Lambton College celebrates 30 years of Indigenous Education
SARNIA, April 21, 2023 - It all started in portable six.
That’s where the story of Lambton College’s Indigenous Centre began back in 1991. That’s the year the Lambton College Committee on Aboriginal Education was formed, now known as the Indigenous Education Council (IEC).
The IEC was then, and is still to this day, comprised of Indigenous representation that guides the College on Indigenous Education, identifying services, programs, courses and community training needs and opportunities.
What followed was 30 years of growth, support, community and enhanced cultural awareness for Indigenous students at Lambton College.
1992: A Year of Monumental Firsts
In 1992, Lambton College submitted a proposal to what was then the Ministry of Colleges, Universities and Training for a meeting space, an Indigenous typist, an Indigenous Counsellor, and a First Nations Communities course.
That same year, the proposal was approved, and it provided funding for two Indigenous Education employees at Lambton College – they worked out of The Indigenous Centre, which was set up outside in portable number six.
Shortly after the Indigenous Centre was created, the first Indigenous Student Council was formed, marking the first group of Indigenous learners to come together to promote a sense of community for Indigenous students and enhance cultural awareness on campus.
Aamjiwnaang student Harrison Plain also designed the first Indigenous Centre logo.
1992 was also the first year that a mini Pow Wow was held at Lambton College.
1993: A Year of Ups and Downs
After working so hard to secure funding to support Indigenous learners, and hiring Indigenous employees, continued Ministry funding was not approved for the following year.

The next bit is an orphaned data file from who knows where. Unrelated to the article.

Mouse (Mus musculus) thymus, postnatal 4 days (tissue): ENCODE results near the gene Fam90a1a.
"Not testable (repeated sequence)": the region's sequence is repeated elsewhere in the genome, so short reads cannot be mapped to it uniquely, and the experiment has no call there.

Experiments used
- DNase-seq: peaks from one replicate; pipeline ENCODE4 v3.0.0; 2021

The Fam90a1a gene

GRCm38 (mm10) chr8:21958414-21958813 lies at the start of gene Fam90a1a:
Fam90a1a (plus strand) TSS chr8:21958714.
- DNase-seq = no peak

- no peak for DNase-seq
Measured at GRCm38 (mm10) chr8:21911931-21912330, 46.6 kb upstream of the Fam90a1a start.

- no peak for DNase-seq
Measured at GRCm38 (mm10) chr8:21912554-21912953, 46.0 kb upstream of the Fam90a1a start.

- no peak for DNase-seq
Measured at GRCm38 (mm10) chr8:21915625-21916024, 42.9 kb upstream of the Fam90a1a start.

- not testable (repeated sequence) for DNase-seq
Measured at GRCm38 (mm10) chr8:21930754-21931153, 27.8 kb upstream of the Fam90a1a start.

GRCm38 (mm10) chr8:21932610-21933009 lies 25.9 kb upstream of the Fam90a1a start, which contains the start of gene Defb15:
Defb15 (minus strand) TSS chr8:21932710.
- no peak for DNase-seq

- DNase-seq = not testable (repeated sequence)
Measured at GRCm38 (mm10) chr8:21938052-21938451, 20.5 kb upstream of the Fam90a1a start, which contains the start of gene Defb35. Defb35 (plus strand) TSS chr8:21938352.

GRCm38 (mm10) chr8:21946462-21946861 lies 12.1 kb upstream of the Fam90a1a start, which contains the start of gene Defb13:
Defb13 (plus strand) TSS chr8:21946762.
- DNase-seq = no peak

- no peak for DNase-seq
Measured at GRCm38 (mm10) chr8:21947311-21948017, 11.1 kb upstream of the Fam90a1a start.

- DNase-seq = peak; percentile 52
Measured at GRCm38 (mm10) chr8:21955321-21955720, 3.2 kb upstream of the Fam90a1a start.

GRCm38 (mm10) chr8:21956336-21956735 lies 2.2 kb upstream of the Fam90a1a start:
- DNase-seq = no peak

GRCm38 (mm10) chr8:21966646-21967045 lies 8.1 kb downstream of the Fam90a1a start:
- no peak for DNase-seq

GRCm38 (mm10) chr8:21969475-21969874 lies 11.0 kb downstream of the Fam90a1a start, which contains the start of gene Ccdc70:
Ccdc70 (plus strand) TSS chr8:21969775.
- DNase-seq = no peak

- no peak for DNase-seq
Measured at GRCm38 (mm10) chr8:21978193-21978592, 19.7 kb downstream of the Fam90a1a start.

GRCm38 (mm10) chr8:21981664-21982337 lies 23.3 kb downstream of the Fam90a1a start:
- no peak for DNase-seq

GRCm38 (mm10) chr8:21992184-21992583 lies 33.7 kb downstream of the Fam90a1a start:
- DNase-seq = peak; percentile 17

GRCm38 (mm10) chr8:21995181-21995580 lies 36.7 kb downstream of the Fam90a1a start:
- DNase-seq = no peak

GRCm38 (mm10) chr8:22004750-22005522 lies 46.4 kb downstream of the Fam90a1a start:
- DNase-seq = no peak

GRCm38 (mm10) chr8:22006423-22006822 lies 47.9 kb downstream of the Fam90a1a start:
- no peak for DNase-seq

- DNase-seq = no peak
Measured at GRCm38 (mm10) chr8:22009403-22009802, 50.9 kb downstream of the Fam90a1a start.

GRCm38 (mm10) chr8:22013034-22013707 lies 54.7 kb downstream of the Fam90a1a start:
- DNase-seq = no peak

However, the College paid one employee’s part-time salary, while local First Nations and an employment program provided funding for the second position.
That same year, the Indigenous Centre moved out of portable six and into the basement of the College, a sign that Indigenous Education at Lambton College was here to stay.
1994 - 2014: Indigenous Education Gains Prominence
Ministry funding was restored in 1994.
And all the while, Indigenous Education was gaining in prominence across the province.
Sarnia-Lambton took notice of this work as well, and by 2004 an organization called Visions of Harmony had formed, and Lambton College joined forces with local First Nations, local industry, and the Workforce Development Board to bring awareness of Technology and Trades to First Nation youth.
An additional Indigenous Education position was created in 2008: the First Nation Bridging Coordinator, now known as the Indigenous Student Success Coordinator.
And in 2011, the Indigenous Centre moved up to the main floor of the College.
Lambton College also joined the Indigenous Peoples Education Circle that year, a collective body representing Indigenous Education at the provincial level.
In 2013, Lambton College formalized its institutional commitment to Indigenous Education by embedding a focus on Indigenous Student Success into the 2013-2018 Strategic Plan. This was followed up by the College’s first-ever Indigenous Academic and Student Success Plan in 2014.
2015 - 2020: Major Commitments and Milestones
In 2015, Lambton College recognized and reaffirmed its responsibilities to Indigenous Education on a national level through the signing of the Colleges and Institutes Canada Indigenous Education Protocol. This signed protocol is currently hanging in the Indigenous Student Centre.
Also in 2015, Lambton College created a new Indigenous Education leadership position – the Manager of Indigenous Education, who would ensure Indigenous Education representation on the College Leadership Team.